I have made starters in a 1-gallon growler. If you're not using a stir plate, wouldn't almost any glass container work ok? Agreed, also, that starters are much easier than new homebrewers realize. Dry yeast is a good way to start out, though, because it's harder to introduce contamination with dry yeast. When you're troubleshooting your first few batches, it helps to have a minimum of trouble spots to isolate for issues such as "where did that infection creep in" and "my beer taste funny."  (Not to suggest that you won't turn out perfect beer from the git-go... ;-) )

693
General Homebrew Discussion / Re: US-05...Best Deal?
« on: January 20, 2011, 06:54:22 AM »
If you didn't want to go quite that far, try pricing out an order of 20 or so packets on one of the mail-order sites with flat or low shipping rates for small items. Williams discounts dry yeast in quantities of 12 or higher, so it's $2.65/packet plus $6.50 shipping to my zone, anyway. So for 40 packets:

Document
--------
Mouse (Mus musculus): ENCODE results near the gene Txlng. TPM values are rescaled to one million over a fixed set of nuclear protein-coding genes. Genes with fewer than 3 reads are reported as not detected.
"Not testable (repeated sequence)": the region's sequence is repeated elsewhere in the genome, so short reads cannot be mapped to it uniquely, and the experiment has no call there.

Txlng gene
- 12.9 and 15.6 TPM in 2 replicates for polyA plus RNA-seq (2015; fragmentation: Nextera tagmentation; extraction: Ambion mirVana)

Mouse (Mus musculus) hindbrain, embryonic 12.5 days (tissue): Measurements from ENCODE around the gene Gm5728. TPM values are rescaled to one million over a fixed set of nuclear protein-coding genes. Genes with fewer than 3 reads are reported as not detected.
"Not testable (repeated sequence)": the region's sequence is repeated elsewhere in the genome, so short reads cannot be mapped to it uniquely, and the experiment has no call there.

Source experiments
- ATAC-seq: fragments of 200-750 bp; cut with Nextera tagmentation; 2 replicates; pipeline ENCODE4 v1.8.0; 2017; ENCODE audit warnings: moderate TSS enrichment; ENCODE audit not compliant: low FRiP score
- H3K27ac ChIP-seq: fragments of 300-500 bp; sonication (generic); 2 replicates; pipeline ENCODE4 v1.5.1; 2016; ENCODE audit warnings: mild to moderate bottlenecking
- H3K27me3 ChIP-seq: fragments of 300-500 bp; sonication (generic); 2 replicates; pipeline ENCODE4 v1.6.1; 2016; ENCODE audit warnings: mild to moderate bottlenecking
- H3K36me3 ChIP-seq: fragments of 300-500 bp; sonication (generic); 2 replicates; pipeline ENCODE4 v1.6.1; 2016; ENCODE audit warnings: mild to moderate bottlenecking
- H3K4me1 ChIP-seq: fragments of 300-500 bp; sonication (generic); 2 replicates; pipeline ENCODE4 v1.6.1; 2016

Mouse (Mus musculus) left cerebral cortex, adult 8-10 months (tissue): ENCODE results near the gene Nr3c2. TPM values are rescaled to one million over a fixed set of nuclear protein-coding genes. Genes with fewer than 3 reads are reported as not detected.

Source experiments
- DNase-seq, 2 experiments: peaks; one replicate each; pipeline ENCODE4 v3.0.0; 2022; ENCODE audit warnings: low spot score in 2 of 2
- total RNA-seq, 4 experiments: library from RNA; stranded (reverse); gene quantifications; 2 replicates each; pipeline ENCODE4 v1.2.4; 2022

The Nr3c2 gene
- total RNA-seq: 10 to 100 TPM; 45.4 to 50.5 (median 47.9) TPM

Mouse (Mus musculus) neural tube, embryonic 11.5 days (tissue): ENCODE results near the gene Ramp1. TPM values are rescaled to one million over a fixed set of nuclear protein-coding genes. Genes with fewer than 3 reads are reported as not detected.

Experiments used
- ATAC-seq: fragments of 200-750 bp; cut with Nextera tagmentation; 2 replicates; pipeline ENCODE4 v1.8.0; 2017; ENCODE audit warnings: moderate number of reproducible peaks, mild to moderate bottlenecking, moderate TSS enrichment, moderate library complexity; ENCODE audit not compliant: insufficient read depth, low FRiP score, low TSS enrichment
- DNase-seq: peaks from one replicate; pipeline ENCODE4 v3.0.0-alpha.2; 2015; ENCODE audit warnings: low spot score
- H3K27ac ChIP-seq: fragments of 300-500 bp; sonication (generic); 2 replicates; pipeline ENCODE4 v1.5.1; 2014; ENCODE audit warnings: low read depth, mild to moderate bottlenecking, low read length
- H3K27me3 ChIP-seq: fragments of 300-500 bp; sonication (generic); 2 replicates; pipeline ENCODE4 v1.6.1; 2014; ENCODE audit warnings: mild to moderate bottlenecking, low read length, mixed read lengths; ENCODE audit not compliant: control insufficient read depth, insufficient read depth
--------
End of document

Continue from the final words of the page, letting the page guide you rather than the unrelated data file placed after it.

Products: $116.00
Discounts: $-10.00
Shipping: $6.50
Tax:    $0.00
Total:    $112.50

Personally, I find that focusing on improving my efficiency has given me an extra dollar or two in savings per batch, and I go through phases (make liquid-yeast starters, use dry, repitch, etc.). But it's your money!

694
Also, as a meta-observation to OP, I once again highly recommend the Basic Brewing DVD series. They're reasonably-priced and well-made, and a picture is worth a thousand words. Their (free) podcasts are great, too. James Spencer understands how to produce radio shows and gets right to the point in a friendly, humorous, but always "safe for work" manner.

Their new DVD for new brewers:

http://basicbrewingshop.com/index.php?main_page=product_info&cPath=2&products_id=26

695
A 3 gallon batch of bitter and then an RIS for my 100th batch. I've also got an IPA that's about ready to bottle. Yep, 100 batches and I've bottled them all.

Congrats! This is a bottle-cleaning weekend for me, so I'll be ready to bottle my second batch of Amarillo APA next weekend. Probably another month before I brew again, with one thing and another.

696